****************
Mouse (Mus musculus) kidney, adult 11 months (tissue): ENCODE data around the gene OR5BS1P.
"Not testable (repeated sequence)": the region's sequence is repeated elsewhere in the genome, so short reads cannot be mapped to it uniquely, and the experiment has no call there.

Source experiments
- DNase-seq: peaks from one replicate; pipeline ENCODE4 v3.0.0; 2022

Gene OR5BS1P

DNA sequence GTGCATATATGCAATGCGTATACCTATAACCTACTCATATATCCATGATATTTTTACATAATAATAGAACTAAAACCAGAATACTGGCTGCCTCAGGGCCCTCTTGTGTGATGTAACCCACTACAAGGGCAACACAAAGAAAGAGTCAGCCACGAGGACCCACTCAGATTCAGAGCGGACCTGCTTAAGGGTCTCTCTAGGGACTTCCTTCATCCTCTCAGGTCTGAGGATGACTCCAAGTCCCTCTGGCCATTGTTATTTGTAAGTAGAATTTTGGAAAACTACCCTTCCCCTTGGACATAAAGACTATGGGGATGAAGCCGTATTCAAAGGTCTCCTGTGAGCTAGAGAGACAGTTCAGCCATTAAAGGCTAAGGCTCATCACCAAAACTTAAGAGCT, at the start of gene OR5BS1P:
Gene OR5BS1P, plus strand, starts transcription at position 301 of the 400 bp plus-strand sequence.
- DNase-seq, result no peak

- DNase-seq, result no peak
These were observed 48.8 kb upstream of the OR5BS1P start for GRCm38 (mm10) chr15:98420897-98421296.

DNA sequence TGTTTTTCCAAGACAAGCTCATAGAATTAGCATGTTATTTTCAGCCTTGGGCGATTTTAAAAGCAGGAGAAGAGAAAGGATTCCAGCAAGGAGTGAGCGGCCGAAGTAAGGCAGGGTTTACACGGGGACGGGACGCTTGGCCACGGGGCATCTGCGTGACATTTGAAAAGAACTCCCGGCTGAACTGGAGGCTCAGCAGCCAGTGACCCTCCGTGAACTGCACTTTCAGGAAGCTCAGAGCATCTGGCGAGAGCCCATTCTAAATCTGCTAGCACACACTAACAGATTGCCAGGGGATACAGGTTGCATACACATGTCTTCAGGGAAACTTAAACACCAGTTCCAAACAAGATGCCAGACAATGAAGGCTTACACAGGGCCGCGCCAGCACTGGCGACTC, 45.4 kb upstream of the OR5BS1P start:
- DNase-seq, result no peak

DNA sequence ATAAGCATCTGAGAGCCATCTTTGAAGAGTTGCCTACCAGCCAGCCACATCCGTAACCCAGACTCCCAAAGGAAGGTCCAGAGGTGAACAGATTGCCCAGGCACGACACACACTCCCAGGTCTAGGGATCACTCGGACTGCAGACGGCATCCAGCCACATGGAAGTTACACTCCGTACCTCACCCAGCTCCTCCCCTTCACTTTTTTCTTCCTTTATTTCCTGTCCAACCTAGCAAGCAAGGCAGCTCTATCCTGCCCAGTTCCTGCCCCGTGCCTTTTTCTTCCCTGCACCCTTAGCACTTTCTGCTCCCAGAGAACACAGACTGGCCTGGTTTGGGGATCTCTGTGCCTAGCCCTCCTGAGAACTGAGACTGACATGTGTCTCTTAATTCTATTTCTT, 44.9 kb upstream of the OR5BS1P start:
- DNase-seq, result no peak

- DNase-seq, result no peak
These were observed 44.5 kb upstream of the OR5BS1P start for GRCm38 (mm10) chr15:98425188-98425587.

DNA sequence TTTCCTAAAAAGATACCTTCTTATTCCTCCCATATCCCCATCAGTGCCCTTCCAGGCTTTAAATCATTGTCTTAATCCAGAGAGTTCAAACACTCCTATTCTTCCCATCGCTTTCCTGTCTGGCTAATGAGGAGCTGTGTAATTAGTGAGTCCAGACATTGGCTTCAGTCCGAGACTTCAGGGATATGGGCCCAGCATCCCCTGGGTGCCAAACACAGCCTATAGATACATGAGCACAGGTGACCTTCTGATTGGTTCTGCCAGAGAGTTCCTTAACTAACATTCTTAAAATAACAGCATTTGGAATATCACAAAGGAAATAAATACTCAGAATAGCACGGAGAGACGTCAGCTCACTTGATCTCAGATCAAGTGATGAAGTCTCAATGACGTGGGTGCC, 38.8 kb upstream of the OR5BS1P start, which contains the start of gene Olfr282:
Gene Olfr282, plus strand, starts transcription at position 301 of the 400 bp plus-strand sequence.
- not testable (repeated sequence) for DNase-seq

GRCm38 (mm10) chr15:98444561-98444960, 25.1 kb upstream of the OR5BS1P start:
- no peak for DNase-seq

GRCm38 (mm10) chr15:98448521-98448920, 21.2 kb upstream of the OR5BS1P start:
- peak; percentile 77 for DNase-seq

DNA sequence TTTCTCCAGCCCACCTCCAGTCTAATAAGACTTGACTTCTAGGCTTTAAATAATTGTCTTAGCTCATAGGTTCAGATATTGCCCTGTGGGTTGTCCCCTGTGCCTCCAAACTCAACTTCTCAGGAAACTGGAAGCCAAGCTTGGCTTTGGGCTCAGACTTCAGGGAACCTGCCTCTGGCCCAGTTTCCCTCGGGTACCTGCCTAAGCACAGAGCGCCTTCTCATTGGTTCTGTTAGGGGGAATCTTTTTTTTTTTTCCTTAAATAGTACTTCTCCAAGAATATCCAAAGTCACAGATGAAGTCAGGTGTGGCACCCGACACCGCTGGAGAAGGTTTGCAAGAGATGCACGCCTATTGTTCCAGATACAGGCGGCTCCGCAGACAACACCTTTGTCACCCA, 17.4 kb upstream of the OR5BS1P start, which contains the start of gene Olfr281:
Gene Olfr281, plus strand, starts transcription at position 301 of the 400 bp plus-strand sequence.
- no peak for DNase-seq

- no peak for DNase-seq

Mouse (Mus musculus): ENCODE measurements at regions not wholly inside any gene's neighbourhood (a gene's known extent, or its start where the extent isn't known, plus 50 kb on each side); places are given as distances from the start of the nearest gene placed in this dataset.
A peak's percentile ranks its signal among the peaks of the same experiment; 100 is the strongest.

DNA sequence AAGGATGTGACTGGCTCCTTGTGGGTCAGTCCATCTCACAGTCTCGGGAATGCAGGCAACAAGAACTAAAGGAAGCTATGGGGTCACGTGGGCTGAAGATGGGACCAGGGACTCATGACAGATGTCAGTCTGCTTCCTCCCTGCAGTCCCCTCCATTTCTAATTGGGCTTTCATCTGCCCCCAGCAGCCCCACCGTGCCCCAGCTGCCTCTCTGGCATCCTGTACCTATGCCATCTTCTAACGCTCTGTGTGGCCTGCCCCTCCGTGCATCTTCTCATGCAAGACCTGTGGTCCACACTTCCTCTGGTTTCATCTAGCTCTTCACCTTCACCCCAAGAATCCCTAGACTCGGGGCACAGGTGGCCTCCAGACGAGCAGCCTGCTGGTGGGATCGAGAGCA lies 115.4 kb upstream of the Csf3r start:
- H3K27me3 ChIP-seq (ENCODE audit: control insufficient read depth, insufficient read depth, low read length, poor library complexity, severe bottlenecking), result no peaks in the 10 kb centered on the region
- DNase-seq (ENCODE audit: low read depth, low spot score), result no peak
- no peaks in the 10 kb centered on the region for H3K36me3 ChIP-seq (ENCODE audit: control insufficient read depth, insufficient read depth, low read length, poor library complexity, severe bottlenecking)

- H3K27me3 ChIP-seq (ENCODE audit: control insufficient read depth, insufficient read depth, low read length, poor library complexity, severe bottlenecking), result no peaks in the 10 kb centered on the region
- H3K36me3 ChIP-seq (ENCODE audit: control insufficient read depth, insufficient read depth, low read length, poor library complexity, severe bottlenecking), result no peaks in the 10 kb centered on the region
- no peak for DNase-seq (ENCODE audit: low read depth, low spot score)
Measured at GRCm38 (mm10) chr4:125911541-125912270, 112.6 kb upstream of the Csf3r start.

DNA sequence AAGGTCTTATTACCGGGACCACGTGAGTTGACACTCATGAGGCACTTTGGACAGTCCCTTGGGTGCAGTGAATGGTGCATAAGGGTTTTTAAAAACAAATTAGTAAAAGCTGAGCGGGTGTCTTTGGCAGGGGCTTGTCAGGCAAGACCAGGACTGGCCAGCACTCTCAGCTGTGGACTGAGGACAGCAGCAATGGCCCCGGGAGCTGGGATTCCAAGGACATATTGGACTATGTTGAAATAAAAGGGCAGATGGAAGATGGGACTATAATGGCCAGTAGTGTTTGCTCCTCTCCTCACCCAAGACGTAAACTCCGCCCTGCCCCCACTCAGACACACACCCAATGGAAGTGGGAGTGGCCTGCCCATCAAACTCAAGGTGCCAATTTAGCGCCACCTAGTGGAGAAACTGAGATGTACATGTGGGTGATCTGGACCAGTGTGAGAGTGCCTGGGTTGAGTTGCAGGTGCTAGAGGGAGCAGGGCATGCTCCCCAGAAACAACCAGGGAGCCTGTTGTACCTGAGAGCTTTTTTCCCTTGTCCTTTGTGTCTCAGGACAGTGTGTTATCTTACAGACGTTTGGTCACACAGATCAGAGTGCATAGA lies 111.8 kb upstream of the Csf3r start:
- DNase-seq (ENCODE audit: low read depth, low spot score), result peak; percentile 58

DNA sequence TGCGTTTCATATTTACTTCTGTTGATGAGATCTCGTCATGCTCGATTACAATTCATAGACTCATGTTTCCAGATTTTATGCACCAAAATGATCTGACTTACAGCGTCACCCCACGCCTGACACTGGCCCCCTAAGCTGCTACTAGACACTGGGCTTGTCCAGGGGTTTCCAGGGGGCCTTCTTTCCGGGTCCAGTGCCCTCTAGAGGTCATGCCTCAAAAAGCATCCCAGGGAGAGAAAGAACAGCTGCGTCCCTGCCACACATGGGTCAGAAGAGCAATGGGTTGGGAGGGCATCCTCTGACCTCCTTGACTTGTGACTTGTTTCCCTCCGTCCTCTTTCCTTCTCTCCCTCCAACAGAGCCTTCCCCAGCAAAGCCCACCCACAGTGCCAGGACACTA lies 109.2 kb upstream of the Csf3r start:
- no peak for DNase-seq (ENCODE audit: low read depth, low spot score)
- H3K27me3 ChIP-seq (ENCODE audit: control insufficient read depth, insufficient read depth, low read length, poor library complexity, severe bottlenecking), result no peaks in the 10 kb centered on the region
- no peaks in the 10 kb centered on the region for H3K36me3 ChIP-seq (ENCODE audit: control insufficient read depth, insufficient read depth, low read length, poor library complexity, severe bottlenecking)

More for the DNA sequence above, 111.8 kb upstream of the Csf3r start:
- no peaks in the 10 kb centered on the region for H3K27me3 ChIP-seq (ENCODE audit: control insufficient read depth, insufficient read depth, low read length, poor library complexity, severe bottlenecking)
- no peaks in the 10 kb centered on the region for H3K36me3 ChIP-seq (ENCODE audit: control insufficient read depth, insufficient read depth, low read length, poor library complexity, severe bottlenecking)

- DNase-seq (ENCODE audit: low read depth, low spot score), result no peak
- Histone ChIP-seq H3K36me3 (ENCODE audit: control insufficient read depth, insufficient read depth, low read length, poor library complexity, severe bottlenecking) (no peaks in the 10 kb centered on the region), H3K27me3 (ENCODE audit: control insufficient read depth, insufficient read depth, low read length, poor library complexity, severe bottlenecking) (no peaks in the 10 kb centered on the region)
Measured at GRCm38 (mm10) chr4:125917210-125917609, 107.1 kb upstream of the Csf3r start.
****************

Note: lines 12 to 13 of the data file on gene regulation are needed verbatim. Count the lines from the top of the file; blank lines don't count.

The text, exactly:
- DNase-seq, result no peak

DNA sequence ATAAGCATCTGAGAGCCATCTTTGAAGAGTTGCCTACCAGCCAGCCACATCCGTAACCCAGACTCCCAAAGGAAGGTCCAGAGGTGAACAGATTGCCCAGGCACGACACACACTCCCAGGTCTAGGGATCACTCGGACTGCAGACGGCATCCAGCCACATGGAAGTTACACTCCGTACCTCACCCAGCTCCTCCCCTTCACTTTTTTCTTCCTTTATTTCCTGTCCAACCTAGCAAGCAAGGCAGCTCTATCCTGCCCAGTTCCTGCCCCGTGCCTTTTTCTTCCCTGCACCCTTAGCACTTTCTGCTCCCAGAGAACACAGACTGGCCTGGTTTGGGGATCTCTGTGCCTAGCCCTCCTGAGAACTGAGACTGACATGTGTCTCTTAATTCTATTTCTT, 44.9 kb upstream of the OR5BS1P start: